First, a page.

I often write in this column about stuff that drives me crazy as a customer in restaurants. Like most of your other customers, I work hard and I don't want to have to work even harder at a restaurant to get decent service. So here's another dining-out pet peeve, which I offer up as constructive criticism.
I recently checked out a new place that was getting a lot of buzz. It had been talked about for more than two years before it finally opened. And from its interior it did not disappoint. I was particularly thrilled that a focal point of the place is a huge rectangular bar, with seating for nearly 40 along its four sides.
I showed up on a Thursday night and the bar was well-populated. Unfortunately, only two bartenders were on duty. It was a scenario where I know the restaurant could have sold a lot more drinks if the bar was better staffed. But on this night, two bartenders could not cover the orders quickly enough. Customers, including me and my two friends, got frustrated waiting for service and left earlier than we might have otherwise. I'm sure others did as well.
I know scheduling is always an issue and oftentimes difficult to predict. You don't want to pay employees to stand around. But I see this scenario happen a lot when the owner/manager should have known better. In the case above, it's a new restaurant; it's a Thursday night; the weather is excellent and it's the holiday season. So the restaurant saved the labor cost of two bartenders who, by the way, are just that — not highly paid mixologists. I'm convinced that the additional drink sales would have exceeded the extra wages.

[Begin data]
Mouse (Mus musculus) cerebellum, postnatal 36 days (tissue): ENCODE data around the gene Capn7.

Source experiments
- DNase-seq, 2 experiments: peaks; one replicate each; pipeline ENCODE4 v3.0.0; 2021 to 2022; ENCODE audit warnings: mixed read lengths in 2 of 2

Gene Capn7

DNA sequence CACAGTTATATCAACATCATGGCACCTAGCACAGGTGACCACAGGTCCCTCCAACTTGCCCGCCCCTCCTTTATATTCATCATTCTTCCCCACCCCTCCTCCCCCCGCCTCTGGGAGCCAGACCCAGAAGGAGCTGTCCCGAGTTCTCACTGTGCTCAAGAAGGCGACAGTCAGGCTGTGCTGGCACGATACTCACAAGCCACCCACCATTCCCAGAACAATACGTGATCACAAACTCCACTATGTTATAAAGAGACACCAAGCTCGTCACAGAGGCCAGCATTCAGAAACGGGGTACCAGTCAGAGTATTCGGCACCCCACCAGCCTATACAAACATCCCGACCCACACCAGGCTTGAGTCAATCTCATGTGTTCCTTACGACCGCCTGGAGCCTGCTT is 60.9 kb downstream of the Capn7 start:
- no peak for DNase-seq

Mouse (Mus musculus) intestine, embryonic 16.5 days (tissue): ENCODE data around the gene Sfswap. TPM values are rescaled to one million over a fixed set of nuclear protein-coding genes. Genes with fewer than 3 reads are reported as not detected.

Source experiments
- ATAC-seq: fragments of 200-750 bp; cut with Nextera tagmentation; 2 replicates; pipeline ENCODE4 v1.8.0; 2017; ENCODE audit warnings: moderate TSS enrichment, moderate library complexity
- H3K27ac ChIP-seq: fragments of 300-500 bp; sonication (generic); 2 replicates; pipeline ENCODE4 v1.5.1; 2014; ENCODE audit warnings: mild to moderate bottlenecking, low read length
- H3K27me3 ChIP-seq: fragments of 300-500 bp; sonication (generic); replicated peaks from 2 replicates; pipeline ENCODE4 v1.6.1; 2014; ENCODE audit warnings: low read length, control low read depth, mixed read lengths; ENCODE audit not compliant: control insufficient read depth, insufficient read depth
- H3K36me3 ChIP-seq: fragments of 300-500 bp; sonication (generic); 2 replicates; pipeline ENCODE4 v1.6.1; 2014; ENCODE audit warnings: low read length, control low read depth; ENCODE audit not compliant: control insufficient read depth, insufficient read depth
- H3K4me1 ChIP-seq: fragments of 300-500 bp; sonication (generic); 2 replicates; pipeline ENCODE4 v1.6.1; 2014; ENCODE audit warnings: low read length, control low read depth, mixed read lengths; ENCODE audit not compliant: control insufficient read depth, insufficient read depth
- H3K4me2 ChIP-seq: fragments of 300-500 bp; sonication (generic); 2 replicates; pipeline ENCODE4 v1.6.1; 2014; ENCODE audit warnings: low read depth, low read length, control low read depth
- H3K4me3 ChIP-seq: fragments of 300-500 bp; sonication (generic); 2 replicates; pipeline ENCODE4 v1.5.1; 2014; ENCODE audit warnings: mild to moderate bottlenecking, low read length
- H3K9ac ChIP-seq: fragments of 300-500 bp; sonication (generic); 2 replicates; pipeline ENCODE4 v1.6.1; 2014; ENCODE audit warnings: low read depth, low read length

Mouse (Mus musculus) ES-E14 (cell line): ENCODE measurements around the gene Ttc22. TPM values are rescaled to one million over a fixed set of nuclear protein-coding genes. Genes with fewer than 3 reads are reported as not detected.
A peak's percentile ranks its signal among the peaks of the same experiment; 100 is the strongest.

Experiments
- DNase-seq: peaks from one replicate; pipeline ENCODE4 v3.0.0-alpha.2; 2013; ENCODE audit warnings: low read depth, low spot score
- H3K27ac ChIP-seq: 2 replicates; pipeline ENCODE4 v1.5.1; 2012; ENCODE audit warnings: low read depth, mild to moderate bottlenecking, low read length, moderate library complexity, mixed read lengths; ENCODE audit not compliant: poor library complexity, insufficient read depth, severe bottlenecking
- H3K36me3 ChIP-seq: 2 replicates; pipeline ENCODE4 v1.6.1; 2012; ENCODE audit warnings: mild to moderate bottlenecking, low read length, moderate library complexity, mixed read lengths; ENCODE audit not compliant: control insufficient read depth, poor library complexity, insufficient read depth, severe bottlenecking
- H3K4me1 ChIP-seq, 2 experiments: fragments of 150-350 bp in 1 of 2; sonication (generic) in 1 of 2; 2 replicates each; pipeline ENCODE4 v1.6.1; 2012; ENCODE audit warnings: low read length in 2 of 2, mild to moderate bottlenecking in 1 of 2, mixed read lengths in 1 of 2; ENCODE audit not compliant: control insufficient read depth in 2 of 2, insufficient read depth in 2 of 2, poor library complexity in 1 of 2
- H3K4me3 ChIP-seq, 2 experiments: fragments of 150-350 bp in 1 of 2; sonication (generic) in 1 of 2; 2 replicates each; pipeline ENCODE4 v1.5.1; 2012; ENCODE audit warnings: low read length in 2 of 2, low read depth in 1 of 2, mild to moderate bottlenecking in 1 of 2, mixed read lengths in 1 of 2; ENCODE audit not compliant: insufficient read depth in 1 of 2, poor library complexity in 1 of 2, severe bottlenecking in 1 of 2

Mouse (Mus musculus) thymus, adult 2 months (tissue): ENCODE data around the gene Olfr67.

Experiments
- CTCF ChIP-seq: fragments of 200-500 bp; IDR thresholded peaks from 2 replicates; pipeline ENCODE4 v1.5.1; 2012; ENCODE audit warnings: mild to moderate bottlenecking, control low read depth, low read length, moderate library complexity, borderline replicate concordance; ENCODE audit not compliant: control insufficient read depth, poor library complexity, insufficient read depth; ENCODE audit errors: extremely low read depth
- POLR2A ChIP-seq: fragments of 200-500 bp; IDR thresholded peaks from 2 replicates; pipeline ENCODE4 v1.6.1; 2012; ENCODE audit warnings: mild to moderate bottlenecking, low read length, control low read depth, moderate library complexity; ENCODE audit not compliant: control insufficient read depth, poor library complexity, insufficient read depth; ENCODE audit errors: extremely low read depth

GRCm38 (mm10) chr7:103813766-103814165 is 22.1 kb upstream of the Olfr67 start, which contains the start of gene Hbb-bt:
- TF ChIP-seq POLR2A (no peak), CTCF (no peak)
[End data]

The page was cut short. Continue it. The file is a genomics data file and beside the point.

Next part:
The other issue here is what you lose when you disappoint customers. “Hey, let's go to that new restaurant!” “No, let's try someplace else. I was there the other night and you have to wait forever to get a drink.” You never want to encourage that conversation. It's just too costly.
But sometimes there's no method to the madness of customer traffic. At times when you think a lot of customers will come, they don't. And there are times when you think nobody will show up and you get slammed. I would love your comments about my above experience, but even more so, what formula you use to make sure you're properly staffed. I'm sure it will help others.
Meanwhile, Chicago-based restaurant consulting company Technomic predicts that alcohol sales at restaurants and bars will increase this year by nearly two percent. That's nothing to get excited about since 2010 was a weak year. But as someone who spends a lot of time in restaurants, I can tell you that people are growing weary of pinching pennies. They want to get back to some normalcy, which includes a good cocktail or two. But they're still a bit edgy and in no mood for nonsense. Make sure your place is the one that is accommodating and stress-free. Customers will reward you with loyalty.